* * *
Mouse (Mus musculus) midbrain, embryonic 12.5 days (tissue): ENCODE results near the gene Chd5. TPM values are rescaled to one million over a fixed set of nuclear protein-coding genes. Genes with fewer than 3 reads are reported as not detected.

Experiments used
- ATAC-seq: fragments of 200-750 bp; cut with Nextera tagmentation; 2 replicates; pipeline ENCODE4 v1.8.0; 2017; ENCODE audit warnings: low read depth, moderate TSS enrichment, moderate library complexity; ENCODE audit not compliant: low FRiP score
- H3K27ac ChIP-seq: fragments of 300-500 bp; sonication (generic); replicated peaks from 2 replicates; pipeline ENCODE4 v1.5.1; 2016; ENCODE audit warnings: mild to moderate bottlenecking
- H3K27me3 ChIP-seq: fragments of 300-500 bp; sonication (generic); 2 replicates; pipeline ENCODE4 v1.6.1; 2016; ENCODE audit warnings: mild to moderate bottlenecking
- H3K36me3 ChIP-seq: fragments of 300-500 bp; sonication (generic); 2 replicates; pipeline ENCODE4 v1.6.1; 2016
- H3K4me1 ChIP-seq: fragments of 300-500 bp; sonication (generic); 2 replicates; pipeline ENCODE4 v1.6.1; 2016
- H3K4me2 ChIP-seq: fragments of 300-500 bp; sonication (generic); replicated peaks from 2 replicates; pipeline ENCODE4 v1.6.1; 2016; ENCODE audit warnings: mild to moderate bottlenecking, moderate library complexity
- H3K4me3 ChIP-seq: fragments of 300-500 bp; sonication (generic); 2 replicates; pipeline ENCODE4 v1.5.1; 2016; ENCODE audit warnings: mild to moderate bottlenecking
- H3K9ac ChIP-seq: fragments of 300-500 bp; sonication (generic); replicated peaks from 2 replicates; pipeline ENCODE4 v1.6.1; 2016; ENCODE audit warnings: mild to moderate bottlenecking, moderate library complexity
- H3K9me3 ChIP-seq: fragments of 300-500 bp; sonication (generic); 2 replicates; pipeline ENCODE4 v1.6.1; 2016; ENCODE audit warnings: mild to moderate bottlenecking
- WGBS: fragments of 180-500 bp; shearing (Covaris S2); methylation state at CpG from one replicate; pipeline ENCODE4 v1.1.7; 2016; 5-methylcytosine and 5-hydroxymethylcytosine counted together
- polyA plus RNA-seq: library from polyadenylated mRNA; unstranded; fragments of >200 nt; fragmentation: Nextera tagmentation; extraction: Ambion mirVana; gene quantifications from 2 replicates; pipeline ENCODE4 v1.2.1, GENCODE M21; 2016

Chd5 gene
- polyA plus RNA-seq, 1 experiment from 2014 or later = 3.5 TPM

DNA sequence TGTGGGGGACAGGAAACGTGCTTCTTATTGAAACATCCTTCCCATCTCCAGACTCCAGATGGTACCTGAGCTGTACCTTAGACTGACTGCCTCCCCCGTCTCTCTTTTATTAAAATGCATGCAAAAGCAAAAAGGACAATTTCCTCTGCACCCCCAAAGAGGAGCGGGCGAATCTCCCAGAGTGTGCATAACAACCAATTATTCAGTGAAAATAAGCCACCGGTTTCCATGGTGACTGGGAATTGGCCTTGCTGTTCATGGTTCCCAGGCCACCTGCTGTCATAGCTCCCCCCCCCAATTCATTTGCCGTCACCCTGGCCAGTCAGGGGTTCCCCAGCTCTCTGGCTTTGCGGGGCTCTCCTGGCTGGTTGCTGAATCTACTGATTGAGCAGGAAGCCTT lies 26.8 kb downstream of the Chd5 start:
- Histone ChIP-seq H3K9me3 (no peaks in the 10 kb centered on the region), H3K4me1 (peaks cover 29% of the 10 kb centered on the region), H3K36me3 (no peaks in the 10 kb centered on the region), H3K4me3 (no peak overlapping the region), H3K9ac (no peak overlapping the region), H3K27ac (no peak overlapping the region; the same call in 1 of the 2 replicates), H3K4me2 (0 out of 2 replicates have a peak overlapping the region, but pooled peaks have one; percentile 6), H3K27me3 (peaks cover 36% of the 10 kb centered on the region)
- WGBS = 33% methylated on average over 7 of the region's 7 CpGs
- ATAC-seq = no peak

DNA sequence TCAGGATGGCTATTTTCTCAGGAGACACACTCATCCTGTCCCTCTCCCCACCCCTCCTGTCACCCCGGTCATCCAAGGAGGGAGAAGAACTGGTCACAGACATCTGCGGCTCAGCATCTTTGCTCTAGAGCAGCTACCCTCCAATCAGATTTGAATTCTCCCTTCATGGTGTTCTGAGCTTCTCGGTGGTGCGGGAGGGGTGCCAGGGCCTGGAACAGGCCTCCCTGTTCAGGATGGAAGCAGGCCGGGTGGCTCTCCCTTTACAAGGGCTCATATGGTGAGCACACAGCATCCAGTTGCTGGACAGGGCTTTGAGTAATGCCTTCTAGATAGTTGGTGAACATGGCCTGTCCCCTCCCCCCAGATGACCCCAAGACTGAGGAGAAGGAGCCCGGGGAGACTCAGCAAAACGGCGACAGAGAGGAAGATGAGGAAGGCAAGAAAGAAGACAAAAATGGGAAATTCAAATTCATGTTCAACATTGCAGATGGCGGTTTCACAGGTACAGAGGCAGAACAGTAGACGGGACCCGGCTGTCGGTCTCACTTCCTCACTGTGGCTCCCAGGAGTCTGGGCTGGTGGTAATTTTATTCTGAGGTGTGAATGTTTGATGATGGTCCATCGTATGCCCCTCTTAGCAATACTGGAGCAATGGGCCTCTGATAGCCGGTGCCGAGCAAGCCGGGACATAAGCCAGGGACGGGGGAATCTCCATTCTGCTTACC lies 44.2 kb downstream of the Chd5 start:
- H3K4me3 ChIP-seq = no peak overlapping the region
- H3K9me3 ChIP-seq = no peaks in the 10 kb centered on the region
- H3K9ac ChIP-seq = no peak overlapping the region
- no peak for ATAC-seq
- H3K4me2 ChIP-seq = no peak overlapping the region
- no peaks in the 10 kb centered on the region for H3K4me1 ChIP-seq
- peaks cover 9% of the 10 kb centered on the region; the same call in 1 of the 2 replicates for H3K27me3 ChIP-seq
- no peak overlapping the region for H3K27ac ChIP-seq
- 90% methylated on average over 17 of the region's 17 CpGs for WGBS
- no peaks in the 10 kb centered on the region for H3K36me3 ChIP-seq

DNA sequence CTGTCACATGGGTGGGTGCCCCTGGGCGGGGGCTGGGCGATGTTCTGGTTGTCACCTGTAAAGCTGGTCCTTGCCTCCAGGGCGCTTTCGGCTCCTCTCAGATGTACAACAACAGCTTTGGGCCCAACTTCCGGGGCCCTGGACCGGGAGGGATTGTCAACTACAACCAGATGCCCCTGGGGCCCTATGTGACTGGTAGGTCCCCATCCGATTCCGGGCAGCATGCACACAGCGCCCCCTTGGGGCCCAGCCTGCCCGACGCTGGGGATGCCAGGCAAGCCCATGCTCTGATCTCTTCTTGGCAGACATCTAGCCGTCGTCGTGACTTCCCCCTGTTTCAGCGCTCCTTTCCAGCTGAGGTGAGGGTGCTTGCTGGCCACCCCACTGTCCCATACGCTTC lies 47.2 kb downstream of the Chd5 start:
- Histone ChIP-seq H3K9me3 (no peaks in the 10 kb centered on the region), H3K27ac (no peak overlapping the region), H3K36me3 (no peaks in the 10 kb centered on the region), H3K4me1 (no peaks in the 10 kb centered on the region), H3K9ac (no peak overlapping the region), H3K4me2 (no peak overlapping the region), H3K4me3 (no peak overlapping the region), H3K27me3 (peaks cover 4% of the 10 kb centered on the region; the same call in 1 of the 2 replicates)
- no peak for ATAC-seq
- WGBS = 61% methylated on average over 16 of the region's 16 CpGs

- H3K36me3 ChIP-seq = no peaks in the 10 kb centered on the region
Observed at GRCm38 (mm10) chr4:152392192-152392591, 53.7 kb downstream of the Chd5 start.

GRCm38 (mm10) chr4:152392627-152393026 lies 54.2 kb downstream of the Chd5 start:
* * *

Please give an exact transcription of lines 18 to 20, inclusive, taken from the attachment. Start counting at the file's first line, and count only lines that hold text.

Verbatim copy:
- WGBS = 33% methylated on average over 7 of the region's 7 CpGs
- ATAC-seq = no peak

DNA sequence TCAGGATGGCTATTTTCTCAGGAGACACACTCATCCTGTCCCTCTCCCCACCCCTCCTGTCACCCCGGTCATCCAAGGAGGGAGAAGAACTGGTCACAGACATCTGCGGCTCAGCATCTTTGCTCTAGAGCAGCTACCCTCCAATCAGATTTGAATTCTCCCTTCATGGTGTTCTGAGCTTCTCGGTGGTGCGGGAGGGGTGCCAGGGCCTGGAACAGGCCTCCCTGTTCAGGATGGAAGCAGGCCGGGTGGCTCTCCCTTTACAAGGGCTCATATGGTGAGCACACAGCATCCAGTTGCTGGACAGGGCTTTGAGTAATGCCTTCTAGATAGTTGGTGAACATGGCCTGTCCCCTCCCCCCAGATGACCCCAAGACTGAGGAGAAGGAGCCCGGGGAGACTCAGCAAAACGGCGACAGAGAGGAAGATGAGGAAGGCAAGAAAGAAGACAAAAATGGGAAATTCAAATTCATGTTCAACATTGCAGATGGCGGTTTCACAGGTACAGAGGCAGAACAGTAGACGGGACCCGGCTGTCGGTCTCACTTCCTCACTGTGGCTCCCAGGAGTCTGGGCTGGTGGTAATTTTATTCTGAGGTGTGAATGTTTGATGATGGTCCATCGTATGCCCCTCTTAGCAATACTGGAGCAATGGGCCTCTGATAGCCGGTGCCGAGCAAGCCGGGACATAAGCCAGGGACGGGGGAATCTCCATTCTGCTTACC lies 44.2 kb downstream of the Chd5 start: